Wellspring Family Services supports legislation that advances the safety, well-being, and stability of individuals and families in King County and across Washington State.
On any given day in King County, there are nearly 10,000 people who are experiencing homelessness, including about 2,200 children, ages 0-17. Statewide, the number of people experiencing homelessness tops 20,000. Families make up about half that number.
In addition, four out of every 10 children in Washington State live in families that stuggle to meet basic needs, putting their healthy development at risk.
Where you can learn more:
What does this all mean? We have work to do.
Each year, Wellspring works with legislators, community stakeholders, donors, coalitions, and partner agencies to develop and advance policies that address the root causes of homelessness and instability for individuals and families.
2017 State Legislative Priorities
- Make the Early Achievers program work for all kids – Early Achievers is the program from Department of Early Learning (DEL) that rates childcare providers and provides coaching and training for providers to improve quality. But the program does not explicitly provide for kids with emotional and behavioral problems or kids with developmental disabilities. We support legislation that asks DEL to change both the rating and the coaching sections of early achievers to better support high needs kids and the providers who want to serve them.
- Make homeless children categorically eligible for Working Connections Childcare – One of the Children’s Mental Health Taskforce Recommendations is to make homeless children categorically eligible for Working Connections Childcare regardless if their parents are eligible. Homeless children are in a perfect storm, since they are particularly in need of stable, high-quality care and yet usually not eligible for that care. Allowing homeless kids and kids involved in the child welfare system to access high-quality care will have lifelong positive impacts for those kids.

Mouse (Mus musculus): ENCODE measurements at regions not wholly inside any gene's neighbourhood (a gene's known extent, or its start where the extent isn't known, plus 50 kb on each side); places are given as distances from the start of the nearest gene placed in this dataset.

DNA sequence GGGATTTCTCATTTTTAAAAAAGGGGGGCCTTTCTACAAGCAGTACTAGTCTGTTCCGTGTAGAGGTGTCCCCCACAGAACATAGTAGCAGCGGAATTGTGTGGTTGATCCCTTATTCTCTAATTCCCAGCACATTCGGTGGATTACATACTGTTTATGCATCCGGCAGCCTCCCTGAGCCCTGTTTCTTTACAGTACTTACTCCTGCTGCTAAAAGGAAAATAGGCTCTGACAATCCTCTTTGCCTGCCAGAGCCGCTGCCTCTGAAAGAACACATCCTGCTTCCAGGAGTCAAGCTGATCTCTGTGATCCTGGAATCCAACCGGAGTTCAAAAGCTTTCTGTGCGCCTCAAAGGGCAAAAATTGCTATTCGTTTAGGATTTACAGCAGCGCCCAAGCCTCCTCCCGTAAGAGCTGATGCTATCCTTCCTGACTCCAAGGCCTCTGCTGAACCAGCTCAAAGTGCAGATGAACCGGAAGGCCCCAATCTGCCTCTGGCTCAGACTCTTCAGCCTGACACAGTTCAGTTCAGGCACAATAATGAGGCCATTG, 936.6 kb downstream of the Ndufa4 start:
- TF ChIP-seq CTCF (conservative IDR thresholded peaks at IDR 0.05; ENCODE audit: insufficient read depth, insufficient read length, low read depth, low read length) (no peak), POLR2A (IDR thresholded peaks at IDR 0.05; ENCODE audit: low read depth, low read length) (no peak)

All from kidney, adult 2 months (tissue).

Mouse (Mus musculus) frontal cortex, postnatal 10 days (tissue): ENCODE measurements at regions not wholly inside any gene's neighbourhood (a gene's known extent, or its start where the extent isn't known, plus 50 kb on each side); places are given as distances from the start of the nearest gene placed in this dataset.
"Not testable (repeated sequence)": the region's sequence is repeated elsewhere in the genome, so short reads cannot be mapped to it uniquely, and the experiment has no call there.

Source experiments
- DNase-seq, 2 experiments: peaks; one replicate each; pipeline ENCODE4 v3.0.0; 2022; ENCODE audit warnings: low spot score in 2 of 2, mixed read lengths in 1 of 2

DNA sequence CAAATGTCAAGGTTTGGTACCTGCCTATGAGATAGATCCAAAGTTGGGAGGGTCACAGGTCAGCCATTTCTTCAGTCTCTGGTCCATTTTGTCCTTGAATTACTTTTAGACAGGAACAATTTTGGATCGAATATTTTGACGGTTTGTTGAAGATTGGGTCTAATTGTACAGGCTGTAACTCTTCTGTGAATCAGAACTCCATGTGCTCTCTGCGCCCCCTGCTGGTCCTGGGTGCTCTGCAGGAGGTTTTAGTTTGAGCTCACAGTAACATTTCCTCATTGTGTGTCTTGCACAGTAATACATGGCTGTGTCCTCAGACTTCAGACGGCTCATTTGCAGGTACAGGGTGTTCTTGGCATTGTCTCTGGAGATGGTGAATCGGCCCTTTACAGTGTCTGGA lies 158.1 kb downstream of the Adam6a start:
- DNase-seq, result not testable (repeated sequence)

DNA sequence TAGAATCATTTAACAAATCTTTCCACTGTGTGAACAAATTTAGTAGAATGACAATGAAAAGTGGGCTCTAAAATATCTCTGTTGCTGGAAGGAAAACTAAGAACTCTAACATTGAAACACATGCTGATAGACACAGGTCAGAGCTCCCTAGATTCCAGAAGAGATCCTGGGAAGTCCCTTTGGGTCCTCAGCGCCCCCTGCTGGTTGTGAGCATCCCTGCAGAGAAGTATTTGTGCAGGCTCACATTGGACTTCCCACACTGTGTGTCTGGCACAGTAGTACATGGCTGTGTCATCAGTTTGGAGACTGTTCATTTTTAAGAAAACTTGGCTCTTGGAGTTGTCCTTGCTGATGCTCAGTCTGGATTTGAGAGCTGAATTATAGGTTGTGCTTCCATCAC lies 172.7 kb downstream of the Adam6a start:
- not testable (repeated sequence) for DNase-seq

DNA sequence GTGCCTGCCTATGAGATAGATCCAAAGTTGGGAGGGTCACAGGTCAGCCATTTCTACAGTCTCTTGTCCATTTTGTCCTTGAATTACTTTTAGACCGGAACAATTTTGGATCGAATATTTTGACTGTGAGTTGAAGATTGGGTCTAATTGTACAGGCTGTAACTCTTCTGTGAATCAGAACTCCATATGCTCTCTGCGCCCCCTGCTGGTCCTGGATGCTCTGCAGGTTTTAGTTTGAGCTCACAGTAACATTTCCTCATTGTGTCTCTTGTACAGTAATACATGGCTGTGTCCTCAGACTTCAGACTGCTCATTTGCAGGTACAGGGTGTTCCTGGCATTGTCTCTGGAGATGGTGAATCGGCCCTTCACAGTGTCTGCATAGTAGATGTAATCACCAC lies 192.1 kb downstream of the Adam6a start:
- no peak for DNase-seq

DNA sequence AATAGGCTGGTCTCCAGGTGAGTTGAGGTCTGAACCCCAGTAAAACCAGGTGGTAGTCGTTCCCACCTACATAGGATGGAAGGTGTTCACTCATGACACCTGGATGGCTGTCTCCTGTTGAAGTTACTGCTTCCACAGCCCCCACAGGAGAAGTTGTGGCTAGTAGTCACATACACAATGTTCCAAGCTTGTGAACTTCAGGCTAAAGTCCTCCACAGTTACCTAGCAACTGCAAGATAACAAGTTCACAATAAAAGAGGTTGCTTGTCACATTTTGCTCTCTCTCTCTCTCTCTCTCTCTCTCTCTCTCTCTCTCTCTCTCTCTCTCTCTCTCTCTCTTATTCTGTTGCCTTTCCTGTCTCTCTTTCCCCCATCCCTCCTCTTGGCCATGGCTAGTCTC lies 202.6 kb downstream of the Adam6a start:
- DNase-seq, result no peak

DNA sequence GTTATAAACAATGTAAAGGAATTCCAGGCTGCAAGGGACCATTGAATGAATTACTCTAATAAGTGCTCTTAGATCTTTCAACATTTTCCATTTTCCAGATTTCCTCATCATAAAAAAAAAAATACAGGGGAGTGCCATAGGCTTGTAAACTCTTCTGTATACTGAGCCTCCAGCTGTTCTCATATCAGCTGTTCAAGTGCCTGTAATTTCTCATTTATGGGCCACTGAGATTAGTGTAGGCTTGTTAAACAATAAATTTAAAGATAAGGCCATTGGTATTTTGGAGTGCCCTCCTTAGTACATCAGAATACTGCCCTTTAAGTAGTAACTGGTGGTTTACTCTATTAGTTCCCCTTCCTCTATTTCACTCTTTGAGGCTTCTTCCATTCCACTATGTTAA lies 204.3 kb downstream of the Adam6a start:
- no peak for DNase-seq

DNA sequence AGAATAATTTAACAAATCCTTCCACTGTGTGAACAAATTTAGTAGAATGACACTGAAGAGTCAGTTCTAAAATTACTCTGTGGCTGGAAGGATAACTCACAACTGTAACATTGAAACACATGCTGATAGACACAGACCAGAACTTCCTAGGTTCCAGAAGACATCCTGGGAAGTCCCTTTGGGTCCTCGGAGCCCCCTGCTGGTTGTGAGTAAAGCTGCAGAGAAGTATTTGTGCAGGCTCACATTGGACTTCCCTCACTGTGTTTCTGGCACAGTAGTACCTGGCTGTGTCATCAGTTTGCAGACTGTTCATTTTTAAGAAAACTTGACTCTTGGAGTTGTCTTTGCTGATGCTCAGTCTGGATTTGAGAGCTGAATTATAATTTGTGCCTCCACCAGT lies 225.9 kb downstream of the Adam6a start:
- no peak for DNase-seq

- Creating a new Children’s, Youth and Families Agency – Restructuring state government and creating an agency with the needs of children, youth and family at the core of their work will allow for better intergenerational policies and programs.
- Restore the TANF grant: TANF grants provide critical resources for families. A modest 7.5% increase to the TANF grant would restore cuts made in 2011during the Great Recession. This would raise today’s grant of $521 for a family of three by $41 to $562. Increases in inflation, rent, and general cost of living mean TANF families need this additional support. The restoration of the TANF grant is $29 million dollars a biennium
- Document Recording Fee - Ensure people who are homeless are able to access emergency shelter and housing by protecting and increasing document recording fees dedicated to homelessness. Without legislative action, $70.5 million in homelessness funding will sunset and 22,559 people will become homeless
- Source of Income Discrimination: Landlords should not be able to discriminate against some forms of income. People who rely on income from social security, disability, TANF or Section 8 vouchers should not be discriminated against.
We encourage you to learn more about issues that undermine the safety, well-being and stability of individuals and families in King County and across Washington State. Advocacy is a powerful way to create positive change.